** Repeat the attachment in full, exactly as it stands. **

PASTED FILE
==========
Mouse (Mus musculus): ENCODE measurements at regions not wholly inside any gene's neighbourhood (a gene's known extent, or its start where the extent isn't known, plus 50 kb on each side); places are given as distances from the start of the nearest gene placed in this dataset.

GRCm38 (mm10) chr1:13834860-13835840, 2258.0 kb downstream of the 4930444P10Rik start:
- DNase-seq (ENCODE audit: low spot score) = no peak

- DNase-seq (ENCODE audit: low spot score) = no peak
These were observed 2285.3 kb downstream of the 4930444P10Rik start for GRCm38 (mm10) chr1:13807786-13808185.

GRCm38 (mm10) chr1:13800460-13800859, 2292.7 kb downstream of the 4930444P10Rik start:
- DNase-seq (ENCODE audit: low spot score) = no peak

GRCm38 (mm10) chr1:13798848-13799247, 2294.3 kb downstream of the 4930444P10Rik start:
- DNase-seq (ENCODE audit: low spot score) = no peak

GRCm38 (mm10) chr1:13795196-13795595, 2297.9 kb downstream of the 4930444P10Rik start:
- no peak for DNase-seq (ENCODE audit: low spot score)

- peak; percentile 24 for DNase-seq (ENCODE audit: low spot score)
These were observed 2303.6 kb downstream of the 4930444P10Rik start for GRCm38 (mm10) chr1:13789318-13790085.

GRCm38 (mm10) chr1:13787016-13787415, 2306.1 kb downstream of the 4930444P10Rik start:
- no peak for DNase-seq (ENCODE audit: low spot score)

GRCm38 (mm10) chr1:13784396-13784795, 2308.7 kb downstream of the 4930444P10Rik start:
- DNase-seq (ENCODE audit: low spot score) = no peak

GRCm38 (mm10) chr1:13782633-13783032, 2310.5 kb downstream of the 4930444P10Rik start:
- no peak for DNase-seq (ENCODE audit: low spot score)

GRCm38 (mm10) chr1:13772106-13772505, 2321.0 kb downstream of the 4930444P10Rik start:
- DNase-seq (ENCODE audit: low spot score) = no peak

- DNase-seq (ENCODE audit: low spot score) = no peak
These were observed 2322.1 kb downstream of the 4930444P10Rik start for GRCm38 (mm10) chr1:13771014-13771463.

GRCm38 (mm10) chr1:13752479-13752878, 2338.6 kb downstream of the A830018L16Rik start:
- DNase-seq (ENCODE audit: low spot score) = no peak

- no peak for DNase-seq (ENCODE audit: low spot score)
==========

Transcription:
Mouse (Mus musculus): ENCODE measurements at regions not wholly inside any gene's neighbourhood (a gene's known extent, or its start where the extent isn't known, plus 50 kb on each side); places are given as distances from the start of the nearest gene placed in this dataset.

GRCm38 (mm10) chr1:13834860-13835840, 2258.0 kb downstream of the 4930444P10Rik start:
- DNase-seq (ENCODE audit: low spot score) = no peak

- DNase-seq (ENCODE audit: low spot score) = no peak
These were observed 2285.3 kb downstream of the 4930444P10Rik start for GRCm38 (mm10) chr1:13807786-13808185.

GRCm38 (mm10) chr1:13800460-13800859, 2292.7 kb downstream of the 4930444P10Rik start:
- DNase-seq (ENCODE audit: low spot score) = no peak

GRCm38 (mm10) chr1:13798848-13799247, 2294.3 kb downstream of the 4930444P10Rik start:
- DNase-seq (ENCODE audit: low spot score) = no peak

GRCm38 (mm10) chr1:13795196-13795595, 2297.9 kb downstream of the 4930444P10Rik start:
- no peak for DNase-seq (ENCODE audit: low spot score)

- peak; percentile 24 for DNase-seq (ENCODE audit: low spot score)
These were observed 2303.6 kb downstream of the 4930444P10Rik start for GRCm38 (mm10) chr1:13789318-13790085.

GRCm38 (mm10) chr1:13787016-13787415, 2306.1 kb downstream of the 4930444P10Rik start:
- no peak for DNase-seq (ENCODE audit: low spot score)

GRCm38 (mm10) chr1:13784396-13784795, 2308.7 kb downstream of the 4930444P10Rik start:
- DNase-seq (ENCODE audit: low spot score) = no peak

GRCm38 (mm10) chr1:13782633-13783032, 2310.5 kb downstream of the 4930444P10Rik start:
- no peak for DNase-seq (ENCODE audit: low spot score)

GRCm38 (mm10) chr1:13772106-13772505, 2321.0 kb downstream of the 4930444P10Rik start:
- DNase-seq (ENCODE audit: low spot score) = no peak

- DNase-seq (ENCODE audit: low spot score) = no peak
These were observed 2322.1 kb downstream of the 4930444P10Rik start for GRCm38 (mm10) chr1:13771014-13771463.

GRCm38 (mm10) chr1:13752479-13752878, 2338.6 kb downstream of the A830018L16Rik start:
- DNase-seq (ENCODE audit: low spot score) = no peak

- no peak for DNase-seq (ENCODE audit: low spot score)